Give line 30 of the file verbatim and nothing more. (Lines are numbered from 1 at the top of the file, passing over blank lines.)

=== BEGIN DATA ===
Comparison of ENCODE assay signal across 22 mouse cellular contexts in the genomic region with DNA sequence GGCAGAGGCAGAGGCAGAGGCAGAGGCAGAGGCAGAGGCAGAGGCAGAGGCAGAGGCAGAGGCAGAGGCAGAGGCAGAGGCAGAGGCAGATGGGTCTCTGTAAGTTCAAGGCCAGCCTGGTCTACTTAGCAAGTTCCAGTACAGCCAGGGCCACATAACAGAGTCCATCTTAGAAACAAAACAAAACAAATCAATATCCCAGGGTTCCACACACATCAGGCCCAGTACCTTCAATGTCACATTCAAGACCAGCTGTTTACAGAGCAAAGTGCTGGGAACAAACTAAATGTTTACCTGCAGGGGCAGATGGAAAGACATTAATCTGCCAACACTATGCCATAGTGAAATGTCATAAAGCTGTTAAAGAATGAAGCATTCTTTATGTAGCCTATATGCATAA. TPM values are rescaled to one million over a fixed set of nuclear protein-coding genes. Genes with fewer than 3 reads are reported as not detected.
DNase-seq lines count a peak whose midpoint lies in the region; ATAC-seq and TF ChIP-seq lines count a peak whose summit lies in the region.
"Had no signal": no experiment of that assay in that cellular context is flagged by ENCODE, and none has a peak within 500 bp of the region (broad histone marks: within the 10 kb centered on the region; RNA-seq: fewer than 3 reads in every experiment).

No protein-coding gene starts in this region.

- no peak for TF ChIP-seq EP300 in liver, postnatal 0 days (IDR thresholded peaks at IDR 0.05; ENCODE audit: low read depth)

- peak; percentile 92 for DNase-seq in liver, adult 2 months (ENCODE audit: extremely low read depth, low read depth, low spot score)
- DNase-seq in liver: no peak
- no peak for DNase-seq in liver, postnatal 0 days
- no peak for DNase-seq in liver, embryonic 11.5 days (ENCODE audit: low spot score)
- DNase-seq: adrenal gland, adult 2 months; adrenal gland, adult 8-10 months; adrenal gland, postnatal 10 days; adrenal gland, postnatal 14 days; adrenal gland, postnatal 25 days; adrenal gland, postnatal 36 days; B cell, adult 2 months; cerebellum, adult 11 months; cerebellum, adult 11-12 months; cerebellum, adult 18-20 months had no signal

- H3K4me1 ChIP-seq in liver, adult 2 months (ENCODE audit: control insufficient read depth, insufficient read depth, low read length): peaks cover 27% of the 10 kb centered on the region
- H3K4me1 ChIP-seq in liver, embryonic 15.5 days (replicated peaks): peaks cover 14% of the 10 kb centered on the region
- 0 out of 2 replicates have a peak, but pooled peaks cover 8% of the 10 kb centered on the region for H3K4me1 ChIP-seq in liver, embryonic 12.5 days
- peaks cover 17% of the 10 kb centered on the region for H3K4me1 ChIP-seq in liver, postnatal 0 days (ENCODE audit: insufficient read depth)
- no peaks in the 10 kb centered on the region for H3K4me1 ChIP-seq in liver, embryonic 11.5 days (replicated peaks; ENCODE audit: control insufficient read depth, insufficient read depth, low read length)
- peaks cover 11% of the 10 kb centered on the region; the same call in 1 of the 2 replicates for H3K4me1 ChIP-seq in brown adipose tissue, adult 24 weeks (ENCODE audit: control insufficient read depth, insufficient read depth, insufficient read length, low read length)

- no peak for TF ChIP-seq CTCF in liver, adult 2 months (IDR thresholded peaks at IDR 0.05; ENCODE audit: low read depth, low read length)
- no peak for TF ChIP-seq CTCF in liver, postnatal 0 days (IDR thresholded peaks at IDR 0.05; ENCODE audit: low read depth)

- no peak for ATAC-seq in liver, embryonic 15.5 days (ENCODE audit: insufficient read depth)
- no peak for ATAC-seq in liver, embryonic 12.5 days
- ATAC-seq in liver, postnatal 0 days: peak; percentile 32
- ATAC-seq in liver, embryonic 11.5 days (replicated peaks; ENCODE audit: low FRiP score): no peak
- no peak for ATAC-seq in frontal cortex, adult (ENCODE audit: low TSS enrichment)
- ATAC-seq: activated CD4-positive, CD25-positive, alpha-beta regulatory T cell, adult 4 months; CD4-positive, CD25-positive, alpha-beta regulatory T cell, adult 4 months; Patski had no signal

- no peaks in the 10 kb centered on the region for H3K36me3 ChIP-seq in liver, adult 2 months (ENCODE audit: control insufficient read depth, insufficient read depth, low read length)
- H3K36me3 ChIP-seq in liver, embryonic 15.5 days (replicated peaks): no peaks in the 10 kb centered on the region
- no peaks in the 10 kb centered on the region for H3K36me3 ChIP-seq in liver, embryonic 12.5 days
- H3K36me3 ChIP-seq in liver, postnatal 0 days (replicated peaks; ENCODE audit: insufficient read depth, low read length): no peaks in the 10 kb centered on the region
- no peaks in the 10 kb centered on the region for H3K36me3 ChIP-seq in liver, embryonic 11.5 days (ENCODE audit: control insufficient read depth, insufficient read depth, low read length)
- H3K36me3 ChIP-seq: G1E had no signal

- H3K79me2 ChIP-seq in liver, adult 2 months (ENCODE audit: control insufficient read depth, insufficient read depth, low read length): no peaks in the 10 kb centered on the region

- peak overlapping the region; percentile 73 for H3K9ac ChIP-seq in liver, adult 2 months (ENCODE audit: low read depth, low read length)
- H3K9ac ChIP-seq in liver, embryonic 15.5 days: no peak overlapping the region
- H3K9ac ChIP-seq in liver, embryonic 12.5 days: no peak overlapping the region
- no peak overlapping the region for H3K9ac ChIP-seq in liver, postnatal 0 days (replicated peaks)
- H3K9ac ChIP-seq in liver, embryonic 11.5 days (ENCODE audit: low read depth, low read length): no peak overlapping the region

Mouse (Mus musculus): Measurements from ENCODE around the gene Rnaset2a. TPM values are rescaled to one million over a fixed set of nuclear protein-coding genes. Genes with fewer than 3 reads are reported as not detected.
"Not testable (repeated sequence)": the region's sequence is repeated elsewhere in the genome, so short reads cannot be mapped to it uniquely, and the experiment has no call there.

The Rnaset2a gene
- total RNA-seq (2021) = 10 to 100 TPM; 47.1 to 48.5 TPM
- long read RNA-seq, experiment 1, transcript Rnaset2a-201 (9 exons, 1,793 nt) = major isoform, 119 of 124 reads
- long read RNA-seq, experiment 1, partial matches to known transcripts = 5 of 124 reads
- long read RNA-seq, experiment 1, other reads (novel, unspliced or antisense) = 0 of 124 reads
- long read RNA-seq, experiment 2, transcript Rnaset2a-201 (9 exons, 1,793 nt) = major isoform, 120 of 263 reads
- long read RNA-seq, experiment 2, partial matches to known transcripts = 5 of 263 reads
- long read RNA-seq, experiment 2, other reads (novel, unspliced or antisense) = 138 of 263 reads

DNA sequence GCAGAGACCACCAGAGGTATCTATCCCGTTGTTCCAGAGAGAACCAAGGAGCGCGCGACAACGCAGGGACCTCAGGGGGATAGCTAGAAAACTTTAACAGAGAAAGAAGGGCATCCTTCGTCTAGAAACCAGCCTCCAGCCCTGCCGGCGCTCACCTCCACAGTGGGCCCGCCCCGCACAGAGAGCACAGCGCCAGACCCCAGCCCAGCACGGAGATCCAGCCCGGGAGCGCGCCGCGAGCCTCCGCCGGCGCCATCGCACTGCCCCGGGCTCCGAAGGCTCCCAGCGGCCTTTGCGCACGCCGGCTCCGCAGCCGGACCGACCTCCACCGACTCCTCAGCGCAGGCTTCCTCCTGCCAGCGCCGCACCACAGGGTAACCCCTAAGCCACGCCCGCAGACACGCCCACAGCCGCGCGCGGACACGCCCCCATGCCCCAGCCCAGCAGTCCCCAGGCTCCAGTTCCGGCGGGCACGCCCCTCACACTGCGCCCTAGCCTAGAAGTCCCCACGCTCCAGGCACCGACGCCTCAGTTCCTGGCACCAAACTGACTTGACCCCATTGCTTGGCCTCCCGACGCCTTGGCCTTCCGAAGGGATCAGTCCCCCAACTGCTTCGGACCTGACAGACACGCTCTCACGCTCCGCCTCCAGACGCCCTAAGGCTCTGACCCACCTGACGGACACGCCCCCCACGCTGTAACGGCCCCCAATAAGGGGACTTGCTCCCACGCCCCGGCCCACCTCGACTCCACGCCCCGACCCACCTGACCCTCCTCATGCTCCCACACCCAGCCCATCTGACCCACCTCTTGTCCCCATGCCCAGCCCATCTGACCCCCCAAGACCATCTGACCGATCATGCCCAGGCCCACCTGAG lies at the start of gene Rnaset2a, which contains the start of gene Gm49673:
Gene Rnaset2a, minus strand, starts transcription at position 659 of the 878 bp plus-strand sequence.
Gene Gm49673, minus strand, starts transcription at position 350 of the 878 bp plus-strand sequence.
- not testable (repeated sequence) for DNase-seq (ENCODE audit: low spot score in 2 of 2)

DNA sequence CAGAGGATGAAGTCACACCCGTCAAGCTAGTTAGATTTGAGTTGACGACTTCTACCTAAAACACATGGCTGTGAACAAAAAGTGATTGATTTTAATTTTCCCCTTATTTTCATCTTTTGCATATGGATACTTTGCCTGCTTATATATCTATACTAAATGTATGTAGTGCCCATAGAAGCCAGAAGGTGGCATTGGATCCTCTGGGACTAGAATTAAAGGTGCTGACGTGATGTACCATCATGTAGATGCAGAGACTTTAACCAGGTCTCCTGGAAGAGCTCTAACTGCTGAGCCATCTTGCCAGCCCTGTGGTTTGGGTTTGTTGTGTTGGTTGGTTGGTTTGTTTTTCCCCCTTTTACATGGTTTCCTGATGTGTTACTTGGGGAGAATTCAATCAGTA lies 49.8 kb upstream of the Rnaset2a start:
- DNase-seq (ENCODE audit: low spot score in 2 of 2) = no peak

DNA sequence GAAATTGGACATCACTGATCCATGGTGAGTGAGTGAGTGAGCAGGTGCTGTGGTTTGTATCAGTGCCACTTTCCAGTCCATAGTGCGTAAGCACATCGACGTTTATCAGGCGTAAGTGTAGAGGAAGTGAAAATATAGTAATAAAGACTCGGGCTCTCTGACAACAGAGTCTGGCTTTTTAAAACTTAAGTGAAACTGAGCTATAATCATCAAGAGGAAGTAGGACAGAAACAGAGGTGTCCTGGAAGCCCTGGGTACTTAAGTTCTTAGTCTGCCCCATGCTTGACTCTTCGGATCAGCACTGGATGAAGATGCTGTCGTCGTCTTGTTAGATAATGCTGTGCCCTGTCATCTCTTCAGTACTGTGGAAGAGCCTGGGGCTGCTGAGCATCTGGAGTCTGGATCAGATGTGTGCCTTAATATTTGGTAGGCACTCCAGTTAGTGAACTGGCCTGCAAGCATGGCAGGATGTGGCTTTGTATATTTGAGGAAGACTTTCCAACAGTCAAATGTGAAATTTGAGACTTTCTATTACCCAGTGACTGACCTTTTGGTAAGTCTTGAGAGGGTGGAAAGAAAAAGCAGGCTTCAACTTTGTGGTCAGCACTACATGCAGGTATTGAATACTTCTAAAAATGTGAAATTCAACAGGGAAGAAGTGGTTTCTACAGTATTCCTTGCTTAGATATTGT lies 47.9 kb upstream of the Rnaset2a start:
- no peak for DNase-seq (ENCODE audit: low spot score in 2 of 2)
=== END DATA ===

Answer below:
- H3K36me3 ChIP-seq: G1E had no signal